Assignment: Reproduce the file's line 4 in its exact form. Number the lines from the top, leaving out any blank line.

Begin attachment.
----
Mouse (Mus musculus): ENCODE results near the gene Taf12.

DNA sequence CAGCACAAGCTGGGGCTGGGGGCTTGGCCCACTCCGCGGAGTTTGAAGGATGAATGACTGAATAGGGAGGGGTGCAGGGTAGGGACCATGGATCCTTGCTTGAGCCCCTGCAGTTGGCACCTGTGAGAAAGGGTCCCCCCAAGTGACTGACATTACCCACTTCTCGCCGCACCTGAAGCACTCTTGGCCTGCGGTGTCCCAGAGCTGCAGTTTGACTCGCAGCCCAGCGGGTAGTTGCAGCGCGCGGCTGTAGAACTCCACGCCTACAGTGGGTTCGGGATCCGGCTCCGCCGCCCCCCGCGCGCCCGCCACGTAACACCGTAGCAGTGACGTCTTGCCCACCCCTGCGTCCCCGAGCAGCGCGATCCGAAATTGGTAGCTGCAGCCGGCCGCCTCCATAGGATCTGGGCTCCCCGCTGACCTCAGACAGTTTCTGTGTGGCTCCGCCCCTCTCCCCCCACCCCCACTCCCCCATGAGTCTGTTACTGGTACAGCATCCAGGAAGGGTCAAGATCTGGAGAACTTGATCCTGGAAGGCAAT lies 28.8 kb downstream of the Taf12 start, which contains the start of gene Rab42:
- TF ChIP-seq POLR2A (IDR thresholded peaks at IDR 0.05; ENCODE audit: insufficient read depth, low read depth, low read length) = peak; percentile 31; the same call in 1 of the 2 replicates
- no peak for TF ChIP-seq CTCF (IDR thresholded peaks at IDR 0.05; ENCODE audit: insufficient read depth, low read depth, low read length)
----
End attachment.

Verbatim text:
- no peak for TF ChIP-seq CTCF (IDR thresholded peaks at IDR 0.05; ENCODE audit: insufficient read depth, low read depth, low read length)